Elijah Manley was daydreaming on the school bus again. The Fort Lauderdale High sophomore wasn’t thinking about homework or quizzes but about the 2016 presidential race. That’s when he decided he was going to run for president. Not school president — but president of the United States of America. Annoyed at the two-party system and candidates on both sides, he decided he would run as an independent. It was May 22. With summer fast approaching, he could dedicate more time to his campaign.
“I have a history of being told to do things at a certain time and when I’m older. I wanted to prove there’s no such thing as being too young,” Manley says. “If you’re not sitting at the table, you’re on the menu.”
At first, the lanky 16-year-old didn’t tell anyone of his plans. He knew that the U.S. Constitution states “neither shall any person be eligible to that office [of president] who shall not have attained to the age of thirty-five years,” so the teenager spent his afternoons speaking to youth rights lawyers, who advised him that there were no age restrictions on running for office, but he may have to wait 19 years to be inaugurated. On June 10, Manley filed his forms with the Federal Elections Commission.
“My mom only found out when some paperwork came in the mail to our house,” Manley says. “Both my parents have been really supportive after I explained that I was serious.”
Born and raised in Fort Lauderdale, Manley is one of 11 brothers and sisters. Soft-spoken but opinionated, he spends his spare time reading about U.S. history and recently became active in politics. He’s president of Youth Assembly, a youth civil rights organization. He spent the summer participating in local protests, most recently joining a group of Black Lives Matter activists who confronted more than 200 Confederate flag supporters at a road rally in Plantation. Last week, he started his junior year at Fort Lauderdale High, where he’s enrolled in the magnet criminal justice program and is a member of JROTC.
Manley admits he’s at a disadvantage, and not just financially. School and homework leaves the young presidential candidate exhausted and with little time to campaign. He estimates he sleeps only four hours a night. He’s currently working on a 100-page packet explaining his plans, but until then, he’s quickly outlined them online.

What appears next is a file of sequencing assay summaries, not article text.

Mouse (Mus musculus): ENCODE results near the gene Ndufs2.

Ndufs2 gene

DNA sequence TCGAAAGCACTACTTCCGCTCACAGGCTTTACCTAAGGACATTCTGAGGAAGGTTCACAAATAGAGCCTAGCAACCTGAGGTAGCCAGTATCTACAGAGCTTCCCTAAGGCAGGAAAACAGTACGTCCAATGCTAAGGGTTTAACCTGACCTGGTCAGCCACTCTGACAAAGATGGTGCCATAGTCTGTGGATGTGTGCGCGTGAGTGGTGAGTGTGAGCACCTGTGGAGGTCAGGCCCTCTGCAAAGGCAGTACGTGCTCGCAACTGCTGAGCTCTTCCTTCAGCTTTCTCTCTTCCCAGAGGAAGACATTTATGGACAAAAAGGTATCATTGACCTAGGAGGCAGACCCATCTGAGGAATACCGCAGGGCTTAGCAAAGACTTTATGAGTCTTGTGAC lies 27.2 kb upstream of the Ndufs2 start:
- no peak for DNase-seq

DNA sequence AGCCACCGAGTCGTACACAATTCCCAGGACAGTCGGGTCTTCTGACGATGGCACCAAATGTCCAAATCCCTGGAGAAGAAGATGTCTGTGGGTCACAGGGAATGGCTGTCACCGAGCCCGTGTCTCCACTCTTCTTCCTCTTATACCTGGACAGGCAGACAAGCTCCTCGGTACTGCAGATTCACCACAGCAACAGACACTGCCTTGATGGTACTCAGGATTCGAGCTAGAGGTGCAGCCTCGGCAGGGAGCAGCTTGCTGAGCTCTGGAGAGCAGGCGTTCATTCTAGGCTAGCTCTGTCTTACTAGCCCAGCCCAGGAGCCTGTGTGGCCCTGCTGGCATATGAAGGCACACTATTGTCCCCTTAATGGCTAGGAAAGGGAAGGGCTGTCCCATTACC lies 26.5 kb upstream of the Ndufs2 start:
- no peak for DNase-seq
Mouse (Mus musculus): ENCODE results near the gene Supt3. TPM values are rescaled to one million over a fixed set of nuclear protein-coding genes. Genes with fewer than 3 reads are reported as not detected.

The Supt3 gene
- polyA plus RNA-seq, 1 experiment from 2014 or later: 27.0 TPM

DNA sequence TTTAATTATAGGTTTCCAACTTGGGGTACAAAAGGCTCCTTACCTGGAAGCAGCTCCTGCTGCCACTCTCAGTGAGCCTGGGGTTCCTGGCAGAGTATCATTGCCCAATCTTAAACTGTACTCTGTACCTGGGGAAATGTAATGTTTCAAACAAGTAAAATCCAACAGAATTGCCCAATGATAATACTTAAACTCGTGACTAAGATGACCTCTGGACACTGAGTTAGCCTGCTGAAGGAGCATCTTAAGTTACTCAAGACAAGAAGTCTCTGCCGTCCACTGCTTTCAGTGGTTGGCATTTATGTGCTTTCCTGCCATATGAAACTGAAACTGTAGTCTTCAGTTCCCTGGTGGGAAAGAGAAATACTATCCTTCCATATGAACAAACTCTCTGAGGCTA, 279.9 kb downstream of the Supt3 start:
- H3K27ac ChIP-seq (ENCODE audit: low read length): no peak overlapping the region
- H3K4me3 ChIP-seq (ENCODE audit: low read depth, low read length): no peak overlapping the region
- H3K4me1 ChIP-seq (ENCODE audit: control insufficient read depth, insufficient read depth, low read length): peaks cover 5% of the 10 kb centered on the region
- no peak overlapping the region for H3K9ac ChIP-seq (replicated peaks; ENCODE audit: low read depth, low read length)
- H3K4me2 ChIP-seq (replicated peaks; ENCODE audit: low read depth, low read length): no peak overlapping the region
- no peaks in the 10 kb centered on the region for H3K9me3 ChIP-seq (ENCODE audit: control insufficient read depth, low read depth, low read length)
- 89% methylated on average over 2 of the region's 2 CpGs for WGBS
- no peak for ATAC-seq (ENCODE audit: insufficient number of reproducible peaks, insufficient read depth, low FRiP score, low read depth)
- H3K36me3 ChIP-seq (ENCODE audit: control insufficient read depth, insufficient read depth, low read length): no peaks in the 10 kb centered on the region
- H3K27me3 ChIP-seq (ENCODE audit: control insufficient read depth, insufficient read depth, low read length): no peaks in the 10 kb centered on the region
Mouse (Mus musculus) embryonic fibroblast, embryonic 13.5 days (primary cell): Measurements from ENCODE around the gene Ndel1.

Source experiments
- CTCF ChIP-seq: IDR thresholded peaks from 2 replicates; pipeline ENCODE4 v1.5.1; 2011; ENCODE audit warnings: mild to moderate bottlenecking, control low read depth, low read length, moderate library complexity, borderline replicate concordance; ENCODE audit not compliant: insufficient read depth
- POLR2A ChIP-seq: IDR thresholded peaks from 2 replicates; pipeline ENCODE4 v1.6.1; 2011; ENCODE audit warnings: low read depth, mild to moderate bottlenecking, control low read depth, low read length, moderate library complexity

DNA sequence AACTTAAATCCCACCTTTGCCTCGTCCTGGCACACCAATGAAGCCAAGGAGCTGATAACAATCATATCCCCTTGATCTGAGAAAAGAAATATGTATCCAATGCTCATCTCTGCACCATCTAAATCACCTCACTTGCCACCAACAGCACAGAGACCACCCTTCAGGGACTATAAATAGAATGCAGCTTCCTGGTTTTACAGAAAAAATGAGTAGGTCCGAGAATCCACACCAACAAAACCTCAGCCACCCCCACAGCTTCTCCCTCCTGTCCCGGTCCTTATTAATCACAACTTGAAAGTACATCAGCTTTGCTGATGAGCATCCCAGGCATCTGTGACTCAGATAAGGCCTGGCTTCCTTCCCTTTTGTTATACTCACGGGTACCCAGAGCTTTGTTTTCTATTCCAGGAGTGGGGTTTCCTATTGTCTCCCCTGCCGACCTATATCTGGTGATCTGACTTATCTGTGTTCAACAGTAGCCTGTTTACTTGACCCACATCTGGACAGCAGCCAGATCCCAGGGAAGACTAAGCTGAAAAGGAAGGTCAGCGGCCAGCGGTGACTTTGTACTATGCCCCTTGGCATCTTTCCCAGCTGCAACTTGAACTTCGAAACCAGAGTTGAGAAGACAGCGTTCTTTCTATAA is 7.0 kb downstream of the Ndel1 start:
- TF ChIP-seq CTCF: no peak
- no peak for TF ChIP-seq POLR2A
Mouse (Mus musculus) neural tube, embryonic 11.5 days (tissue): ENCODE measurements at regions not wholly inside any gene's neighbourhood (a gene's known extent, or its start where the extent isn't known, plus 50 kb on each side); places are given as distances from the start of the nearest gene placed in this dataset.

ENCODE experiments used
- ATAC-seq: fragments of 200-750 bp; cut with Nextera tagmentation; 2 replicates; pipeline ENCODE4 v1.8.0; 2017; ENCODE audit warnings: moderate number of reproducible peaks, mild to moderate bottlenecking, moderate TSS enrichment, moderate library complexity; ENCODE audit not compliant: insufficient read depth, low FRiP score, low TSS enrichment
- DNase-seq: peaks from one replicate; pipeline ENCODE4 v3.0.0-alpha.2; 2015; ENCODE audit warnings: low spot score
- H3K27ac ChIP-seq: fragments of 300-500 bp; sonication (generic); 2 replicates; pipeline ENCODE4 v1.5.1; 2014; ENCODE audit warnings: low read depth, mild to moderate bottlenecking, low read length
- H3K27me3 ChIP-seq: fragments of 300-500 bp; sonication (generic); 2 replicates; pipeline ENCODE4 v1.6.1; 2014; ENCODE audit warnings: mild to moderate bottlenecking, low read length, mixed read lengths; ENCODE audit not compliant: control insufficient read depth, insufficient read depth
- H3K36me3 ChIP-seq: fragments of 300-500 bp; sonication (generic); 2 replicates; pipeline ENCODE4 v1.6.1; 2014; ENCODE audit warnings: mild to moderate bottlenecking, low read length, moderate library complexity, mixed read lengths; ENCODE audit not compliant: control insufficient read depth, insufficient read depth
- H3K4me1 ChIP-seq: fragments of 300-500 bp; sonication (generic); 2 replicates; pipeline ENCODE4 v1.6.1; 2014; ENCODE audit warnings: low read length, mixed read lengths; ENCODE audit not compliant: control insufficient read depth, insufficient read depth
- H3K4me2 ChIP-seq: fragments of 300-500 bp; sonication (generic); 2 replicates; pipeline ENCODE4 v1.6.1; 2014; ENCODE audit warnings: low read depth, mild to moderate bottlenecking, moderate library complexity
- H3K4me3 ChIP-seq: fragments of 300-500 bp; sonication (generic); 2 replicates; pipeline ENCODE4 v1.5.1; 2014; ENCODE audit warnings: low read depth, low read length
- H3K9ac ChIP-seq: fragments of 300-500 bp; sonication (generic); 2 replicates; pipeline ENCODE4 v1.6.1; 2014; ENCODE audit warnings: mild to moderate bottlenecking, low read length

Lowering the voting age to 16 is at the top of Manley’s list. It’s a cruel irony that on Election Day, most Manley supporters will be 17 and unable to vote for him. But by Inauguration Day, Manley points out, he’ll be 18, which he proposes as the minimum age for president.
“I think I might be the first presidential candidate who won’t be able to vote for themselves,” Manley says. “The way I see it, if we’re old enough to work and pay taxes, we should be able to vote. It’s frustrating.”
On July 24, 15-year-old Brady Olson of Iowa announced his candidacy, running under the name Deez Nuts. An Iowa poll has him reaching 7 percent, and he’s already on the ballot in 30 states. Manley plans to ask Deez Nuts to run on his ticket.
“I think that he’s polling high for a good reason,” says Manley. “I’m hoping to poll as high as he is and possibly consider him as a running mate if his poll numbers drop.”
But Manley isn’t delusional. At the very least, he hopes throwing his hat into the ring will challenge the other candidates. Whether he wins or not, 2016 will still be a big year for Manley: He’ll take his SATs, apply to college, and start his last year of high school. In five years, Manley hopes to have graduated college and enrolled in law school.
“Mark my words: I’ll be in elected office one day,” Manley says.
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Jess Swanson is a staff writer at New Times. Born and raised in Miami, she graduated from the University of Miami’s School of Communication and wrote briefly for the student newspaper until realizing her true calling: pissing off fraternity brothers by reporting about their parties on her crime blog. Especially gifted in jumping rope and solving Rubik’s cubes, she also holds the title for longest stint as an unpaid intern in New Times history. She left the Magic City for New York to earn her master’s degree from Columbia University School of Journalism, where she spent a year profiling circumcised men who were trying to regrow their foreskins for a story that ultimately won the John Horgan Award for Critical Science Journalism. Terrified by pizza rats and arctic temperatures, she quickly returned to her natural habitat.